Sound: Finally, after three years, the Brooklyn-based Ohio-native band The National have released their greatly anticipated 5th album "High Violet". Those familiar with The National's previous ventures, there was a great deal riding on the success of this album after their previous album The Boxer made it to the top of numerous top 10 lists the year of its release. I am happy to report that this newest effort is everything and more.
Firstly, the tone of this album closely follows prior ones. Frontman Matt Berninger's deep baritone voice glides slowly through each solemn brooding song very much as you expect that it would. For those not familiar with The National's sound, they weave emotionally dark atmospheric songs driven heavily by bass drums and highly distorted guitars with using building up to a crescendo with strings and/or trumpets. High Violet keeps up that tradition, but by no means have the band driven this formula into the ground or run out of ideas. It is amazing how in some cases such architecturally simple songs where only 2 or 3 chords used can create such emotional adventures, such as in their first singles "Terrible Love" and "Bloodbood Ohio". The simplicity with this album is really its key. It does not try to dazzle you with spectacle or ostentation. The basic arrangements of songs like "Runaway" and "Sorrow" make them two of my favourite songs on this album. With the amount of time The National had in producing this album, I half expected it would be an muddled over-anticipated mess like so many bands tend to produce after one critically acclaimed album. Yet through it all, The National stayed true to their sound and path (a very particular one in this genre might I add). // 9
Lyrics: There are very few singers that can get away with singing so deeply yet so emotively at the same time. Matt Berninger definitely stands among the few that can, along with Tom Waits, Leonard Cohen and Bruce Springsteen. And not surprisingly, deep voiced singers tend to focus on themes of depression, loss and anger. Throughout "High Violet" I can so clearly hear the frustration Matt Berninger has for life. I just envision drunk nights under a low lamp with hand firmly planted on forehead when hearing songs such as "Runaway" asking us, "What makes you think I enjoy being led to the flood?/We've got another thing comin' undone and it's takin' us over." Meanwhile in the song "Sorrow", you can just taste the heartbreak he's feeling when he sings, "Don't leave my heart burning hot alone on the water/...'cos I don't wanna get over you."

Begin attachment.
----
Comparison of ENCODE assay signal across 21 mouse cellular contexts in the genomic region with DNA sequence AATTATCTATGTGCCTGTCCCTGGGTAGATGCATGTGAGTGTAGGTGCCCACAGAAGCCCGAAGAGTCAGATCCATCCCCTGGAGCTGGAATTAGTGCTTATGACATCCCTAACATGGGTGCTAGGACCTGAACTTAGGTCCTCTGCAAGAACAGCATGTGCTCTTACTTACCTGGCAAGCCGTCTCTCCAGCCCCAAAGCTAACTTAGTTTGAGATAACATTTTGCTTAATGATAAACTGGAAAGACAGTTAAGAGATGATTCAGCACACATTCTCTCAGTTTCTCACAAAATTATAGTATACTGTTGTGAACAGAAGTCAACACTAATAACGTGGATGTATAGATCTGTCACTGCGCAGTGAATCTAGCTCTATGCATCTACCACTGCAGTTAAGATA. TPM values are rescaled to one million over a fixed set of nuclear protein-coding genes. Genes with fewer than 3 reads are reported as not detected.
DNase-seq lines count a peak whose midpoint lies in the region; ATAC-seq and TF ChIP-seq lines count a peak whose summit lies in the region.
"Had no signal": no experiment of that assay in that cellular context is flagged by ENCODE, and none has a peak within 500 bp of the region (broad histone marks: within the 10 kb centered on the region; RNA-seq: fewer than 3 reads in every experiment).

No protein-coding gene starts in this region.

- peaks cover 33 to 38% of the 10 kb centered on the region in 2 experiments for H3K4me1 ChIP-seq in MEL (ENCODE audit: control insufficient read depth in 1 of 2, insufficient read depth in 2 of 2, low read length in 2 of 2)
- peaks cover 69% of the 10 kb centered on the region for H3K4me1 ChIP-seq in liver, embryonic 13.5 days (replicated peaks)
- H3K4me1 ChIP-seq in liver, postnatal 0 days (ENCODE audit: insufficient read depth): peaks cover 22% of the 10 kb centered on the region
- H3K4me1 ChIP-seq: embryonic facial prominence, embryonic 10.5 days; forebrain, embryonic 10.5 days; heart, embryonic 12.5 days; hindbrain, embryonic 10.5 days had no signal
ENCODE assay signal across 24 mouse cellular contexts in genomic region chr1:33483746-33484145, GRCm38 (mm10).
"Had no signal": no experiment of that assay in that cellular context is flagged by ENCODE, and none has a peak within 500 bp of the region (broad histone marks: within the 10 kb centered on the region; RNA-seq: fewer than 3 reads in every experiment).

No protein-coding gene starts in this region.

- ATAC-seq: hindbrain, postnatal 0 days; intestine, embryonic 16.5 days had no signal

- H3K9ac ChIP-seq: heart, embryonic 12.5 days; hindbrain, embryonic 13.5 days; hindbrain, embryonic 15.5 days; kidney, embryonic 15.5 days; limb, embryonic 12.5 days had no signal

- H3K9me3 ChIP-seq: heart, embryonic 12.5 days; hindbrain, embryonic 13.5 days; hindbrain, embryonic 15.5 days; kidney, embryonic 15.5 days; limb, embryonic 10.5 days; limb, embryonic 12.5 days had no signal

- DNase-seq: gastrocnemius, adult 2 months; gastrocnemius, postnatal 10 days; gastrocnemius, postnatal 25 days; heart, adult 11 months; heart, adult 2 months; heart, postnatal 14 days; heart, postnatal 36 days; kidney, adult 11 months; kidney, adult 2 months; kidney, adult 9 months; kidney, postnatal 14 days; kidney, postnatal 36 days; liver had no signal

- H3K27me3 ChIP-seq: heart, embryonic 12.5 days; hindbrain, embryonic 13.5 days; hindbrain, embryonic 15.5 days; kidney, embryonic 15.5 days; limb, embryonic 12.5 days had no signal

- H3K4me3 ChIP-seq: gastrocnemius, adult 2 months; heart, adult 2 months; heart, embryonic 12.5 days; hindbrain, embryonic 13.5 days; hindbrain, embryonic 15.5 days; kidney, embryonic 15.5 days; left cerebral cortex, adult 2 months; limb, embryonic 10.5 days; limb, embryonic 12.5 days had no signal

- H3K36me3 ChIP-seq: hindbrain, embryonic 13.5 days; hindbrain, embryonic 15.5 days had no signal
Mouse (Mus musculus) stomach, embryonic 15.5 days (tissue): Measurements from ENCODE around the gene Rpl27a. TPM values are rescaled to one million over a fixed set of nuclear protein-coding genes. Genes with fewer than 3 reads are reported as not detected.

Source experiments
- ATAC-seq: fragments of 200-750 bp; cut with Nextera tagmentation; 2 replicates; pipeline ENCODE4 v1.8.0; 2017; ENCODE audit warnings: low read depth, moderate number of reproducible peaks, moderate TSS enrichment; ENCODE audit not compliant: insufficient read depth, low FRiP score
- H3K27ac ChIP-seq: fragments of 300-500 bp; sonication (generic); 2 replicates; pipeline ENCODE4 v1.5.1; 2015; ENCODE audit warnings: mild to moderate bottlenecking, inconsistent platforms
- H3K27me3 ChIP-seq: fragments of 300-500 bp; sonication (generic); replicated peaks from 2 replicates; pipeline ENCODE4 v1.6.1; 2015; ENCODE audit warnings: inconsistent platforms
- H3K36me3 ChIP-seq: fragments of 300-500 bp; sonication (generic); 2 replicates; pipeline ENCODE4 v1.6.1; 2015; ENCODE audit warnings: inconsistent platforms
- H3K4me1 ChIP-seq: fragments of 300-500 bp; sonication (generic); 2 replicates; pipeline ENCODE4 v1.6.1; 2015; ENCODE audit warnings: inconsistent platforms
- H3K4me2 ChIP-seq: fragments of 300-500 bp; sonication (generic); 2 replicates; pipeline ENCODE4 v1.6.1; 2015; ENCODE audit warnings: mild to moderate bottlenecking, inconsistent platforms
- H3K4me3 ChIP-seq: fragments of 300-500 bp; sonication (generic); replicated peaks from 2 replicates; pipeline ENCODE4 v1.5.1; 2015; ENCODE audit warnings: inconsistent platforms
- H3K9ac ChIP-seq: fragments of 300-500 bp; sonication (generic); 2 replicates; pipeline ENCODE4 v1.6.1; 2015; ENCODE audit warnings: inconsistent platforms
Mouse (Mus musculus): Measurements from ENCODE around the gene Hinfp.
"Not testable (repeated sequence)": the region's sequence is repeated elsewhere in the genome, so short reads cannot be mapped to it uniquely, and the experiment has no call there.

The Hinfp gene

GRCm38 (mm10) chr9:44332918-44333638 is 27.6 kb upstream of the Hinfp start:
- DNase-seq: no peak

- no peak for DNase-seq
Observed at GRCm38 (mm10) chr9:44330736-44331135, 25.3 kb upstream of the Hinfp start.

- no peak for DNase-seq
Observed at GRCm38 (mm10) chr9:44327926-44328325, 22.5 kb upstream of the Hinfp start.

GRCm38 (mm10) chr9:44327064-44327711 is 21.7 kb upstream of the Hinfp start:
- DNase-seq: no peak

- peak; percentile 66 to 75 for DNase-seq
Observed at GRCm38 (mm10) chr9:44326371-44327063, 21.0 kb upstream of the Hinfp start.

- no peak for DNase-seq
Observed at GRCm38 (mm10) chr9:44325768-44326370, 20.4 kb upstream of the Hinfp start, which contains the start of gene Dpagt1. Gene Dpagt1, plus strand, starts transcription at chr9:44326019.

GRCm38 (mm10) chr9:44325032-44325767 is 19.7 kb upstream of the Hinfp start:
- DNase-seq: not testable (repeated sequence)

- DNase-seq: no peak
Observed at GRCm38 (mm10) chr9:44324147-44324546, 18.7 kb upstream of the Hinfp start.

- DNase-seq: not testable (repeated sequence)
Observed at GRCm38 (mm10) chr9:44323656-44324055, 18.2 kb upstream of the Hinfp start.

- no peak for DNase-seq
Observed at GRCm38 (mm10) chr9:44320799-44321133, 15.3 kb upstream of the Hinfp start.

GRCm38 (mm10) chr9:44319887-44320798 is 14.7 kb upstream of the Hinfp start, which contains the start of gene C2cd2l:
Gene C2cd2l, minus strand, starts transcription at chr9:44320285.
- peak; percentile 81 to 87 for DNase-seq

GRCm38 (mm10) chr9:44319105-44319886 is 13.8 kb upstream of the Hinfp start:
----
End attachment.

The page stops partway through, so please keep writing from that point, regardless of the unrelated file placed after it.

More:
The one word I am left with as a describing theme for Berninger's lyrics in "High Violet" is "hopelessness". This album is full of lamentations of love, New York City, youth/aging and self-reflection. Definitely not lite-fare, yet it succeeds in not coming off as whiny or boo-hoo weepy. It's just the dark poetic writings of another tortured soul pouring his heart into his songs. // 9
Overall Impression: In my opinion, "High Violet" is, as of yet, this years best release. I waited for it for so long and the relief of it being better than I expected it would be made it all the more enjoyable. This album consistently pleases (yet not as consistent as their previous album "Boxer"). Said plainly, this album may not be as accessible to new listeners as "Boxer" was, so I would recommend, if you haven't listened to "Boxer" yet, grab that one first, and if you are hooked, then dig right into "High Violet". Other than that, I struggle to find many bad things to say about this album. One notable thing I can say is that the studio version of "Terrible Love" feels degraded and murky compared to the cleaner fuller version they recorded on their Jimmy Fallon Show appearance. I would have been happier with the latter version on the album rather than this poorer studio effort.
In closing, I would hope that this new album has proven that The National can finally enter the national discourse of GREATNESS as a mature talent and no longer simply just up-and-comers. Their brand of orchestrated indie-rock is something this world could use more of. // 9